The Dinosaur Art of Karen Carr

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The Dinosaur Art of Karen Carr

jurassic period
Dinosaur life during the Jurassic period (Karen Carr).

One of the world's most successful and accomplished paleo-artists, Karen Carr has executed prehistoric panoramas for many famous natural history museums (including the Field Museum, the Royal Tyrrell Museum, and the Smithsonian Institution), and her work has appeared in numerous magazines (including Science, Nature, and Scientific American) as well as books published by HarperCollins, Random House, and Scholastic. Born in Fort Worth, Texas, to an artist father and a scientist mother, Karen studied natural sciences and physics at the University of Texas in Austin, and received a prestigious Ford Foundation scholarship in recognition of her illustration and life-drawing skills. She completed her undergraduate studies with a Bachelor’s of Fine Arts degree from North Texas State University and subsequently took graduate courses in anatomy and business at The University of Texas in Dallas. You can see more of Karen's art at, and you can reach her by email at On the following pages, Karen shares her 10 favorite paleo-illustrations.


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Aetodactylus, a pterosaur of the middle Cretaceous period (Karen Carr).

The discovery of the toothed Aetodactylus hints that the pterosaurs of middle Cretaceous North America may have been more diverse than previously thought, encompassing all sizes of toothed and toothless species. About Karen Carr


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Pleurocoelus and Acrocanthosaurus

glen rose
A sauropod and a theropod mix it up at the Glen Rose formation (Karen Carr).

Near Glen Rose, Texas, the beds of the Paluxy River have yielded the footprints of two antagonistic dinosaurs: the sauropod Paluxysaurus and the the theropod Acrocanthosaurus. Did they ever fight? More about Karen Carr


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Brontotherium, the "thunder beast" (Karen Carr).

The late Eocene Brontotherium ("thunder beast") had an unusually small brain for its size, and there's some speculation that it may have figured on the lunch menu of the gigantic meat-eating mammal Andrewsarchus. About Karen Carr

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A Hatching Tyrannosaur

hatching tyrannosaur
A newly hatched tyrannosaur meets its mom (Karen Hunt).

We know very little about the family life of theropod dinosaurs, but it's not inconceivable that some tyrannosaurs hatched in the presence of their parents (even if all they could see was their feet!) About Karen Carr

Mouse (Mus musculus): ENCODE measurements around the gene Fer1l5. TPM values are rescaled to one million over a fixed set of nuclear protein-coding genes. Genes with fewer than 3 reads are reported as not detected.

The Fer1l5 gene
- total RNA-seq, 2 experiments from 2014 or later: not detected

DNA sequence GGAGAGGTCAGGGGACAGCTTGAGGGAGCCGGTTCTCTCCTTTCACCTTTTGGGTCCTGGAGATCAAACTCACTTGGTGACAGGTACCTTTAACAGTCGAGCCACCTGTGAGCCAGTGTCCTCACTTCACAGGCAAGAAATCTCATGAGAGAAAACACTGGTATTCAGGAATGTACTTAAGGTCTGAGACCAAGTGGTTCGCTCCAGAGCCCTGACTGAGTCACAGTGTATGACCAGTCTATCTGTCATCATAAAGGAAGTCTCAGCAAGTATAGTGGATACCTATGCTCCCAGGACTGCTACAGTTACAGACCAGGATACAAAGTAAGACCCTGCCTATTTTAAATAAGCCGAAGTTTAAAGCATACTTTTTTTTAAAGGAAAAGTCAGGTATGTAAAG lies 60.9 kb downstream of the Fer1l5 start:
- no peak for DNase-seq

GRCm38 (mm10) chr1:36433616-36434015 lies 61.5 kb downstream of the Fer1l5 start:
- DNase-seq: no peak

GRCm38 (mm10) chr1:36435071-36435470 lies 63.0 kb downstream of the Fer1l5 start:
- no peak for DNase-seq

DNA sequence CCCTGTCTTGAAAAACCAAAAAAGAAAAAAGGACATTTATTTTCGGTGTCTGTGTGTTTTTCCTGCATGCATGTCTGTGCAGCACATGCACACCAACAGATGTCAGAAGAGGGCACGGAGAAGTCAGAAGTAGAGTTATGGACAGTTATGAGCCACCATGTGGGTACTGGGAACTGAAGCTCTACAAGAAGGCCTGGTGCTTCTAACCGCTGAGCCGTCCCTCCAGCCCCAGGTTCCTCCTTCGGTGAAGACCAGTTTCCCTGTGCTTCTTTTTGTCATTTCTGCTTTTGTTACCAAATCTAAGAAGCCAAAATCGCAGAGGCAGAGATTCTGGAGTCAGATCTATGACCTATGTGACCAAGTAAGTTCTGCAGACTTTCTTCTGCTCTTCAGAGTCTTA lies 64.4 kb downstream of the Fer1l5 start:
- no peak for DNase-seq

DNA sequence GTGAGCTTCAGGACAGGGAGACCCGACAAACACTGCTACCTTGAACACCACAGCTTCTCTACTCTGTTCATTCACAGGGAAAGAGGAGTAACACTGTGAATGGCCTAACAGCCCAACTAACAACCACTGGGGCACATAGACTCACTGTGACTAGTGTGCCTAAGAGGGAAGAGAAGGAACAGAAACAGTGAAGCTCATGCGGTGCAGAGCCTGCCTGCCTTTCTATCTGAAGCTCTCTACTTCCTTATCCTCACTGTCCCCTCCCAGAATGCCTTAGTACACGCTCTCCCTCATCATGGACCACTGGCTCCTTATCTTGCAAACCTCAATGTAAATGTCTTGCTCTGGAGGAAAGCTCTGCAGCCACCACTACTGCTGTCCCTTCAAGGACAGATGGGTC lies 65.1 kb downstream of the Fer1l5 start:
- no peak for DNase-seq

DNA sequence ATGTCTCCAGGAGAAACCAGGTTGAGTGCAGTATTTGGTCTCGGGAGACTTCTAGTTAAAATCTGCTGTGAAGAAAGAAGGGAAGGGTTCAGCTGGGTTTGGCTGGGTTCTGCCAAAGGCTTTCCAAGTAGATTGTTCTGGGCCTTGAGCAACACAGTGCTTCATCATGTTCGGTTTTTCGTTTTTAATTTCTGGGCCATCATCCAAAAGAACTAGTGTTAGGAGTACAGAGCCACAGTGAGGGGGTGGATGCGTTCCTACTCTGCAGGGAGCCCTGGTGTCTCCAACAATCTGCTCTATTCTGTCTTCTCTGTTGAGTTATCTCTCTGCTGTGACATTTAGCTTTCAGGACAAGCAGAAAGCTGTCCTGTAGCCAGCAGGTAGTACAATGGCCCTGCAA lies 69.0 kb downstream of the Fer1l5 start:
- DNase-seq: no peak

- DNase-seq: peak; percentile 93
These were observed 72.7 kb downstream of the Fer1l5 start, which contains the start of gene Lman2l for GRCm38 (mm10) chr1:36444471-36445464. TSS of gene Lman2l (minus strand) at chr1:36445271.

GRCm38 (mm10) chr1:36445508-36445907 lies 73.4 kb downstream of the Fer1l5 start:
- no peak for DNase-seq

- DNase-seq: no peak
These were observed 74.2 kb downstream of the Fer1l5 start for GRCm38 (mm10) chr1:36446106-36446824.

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Anomalocaris, a strange invertebrate of the Cambrian period (Karen Carr).
Cambrian deposits in Canada have yielded the remains of some very strange invertebrates, including the 500-million-year-old Anomalocaris, the "abnormal shrimp," which measured three feet from head to tail. About Karen Carr


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Pachyrhinosaurus, a close relative of Triceratops (Karen Carr).

Paleontologists believe Pachyrhinosaurus males used their thick noses to butt one another for the right to mate with females, much like modern-day rhinos; both these animals were about the same length and weight. About Karen Carr

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Protostega and Cretoxyrhina

cretoxyrhina and protostega
The prehistoric turtle Protostega encounters a Cretoxyrhina shark (Karen Carr).

Protostega was a two-ton turtle of the late Cretaceous period, and Cretoxyrhina was a comparably sized shark. Did these two ocean dwellers ever cross paths with one another? About Karen Carr

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Ordovician Marine Life

the ordovician sea
Marine life during the Ordovician period (Karen Carr).

During the Ordovician period, from 488 to 433 million years ago, modern fish had yet to evolve, but the oceans were still stocked with a wide assortment of invertebrate life, especially crustaceans. About Karen Carr


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Carboniferous Marine Life

Carboniferous marine life
Marine life during the Carboniferous period (Karen Carr).

Undersea life during the Carboniferous period had yet to be dominated by marine reptiles, which only flourished in the ensuing Mesozoic Era--but there was still a wide assortment of sharks and fish. About Karen Carr


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Silurian Marine Life

silurian marine life
Marine life during the Silurian period (Karen Carr).

The Silurian period, from 443 to 416 million years ago, was a transitional stage in undersea life, as the first jawed fish evolved and the dominance of invertebrates came to an end. About Karen Carr